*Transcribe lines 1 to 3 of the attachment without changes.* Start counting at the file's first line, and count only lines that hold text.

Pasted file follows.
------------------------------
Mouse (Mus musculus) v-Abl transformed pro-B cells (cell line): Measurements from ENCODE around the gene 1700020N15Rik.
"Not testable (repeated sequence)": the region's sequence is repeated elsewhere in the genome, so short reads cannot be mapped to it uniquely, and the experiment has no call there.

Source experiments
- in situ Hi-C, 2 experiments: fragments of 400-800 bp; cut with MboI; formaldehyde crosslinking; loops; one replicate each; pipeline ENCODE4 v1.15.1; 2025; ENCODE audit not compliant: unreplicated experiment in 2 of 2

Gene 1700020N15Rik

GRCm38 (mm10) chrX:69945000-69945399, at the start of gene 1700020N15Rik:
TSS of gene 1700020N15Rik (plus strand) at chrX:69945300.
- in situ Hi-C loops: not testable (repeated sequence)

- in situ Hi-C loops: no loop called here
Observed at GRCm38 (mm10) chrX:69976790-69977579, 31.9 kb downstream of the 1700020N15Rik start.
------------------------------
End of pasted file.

Mouse (Mus musculus) v-Abl transformed pro-B cells (cell line): Measurements from ENCODE around the gene 1700020N15Rik.
"Not testable (repeated sequence)": the region's sequence is repeated elsewhere in the genome, so short reads cannot be mapped to it uniquely, and the experiment has no call there.

Source experiments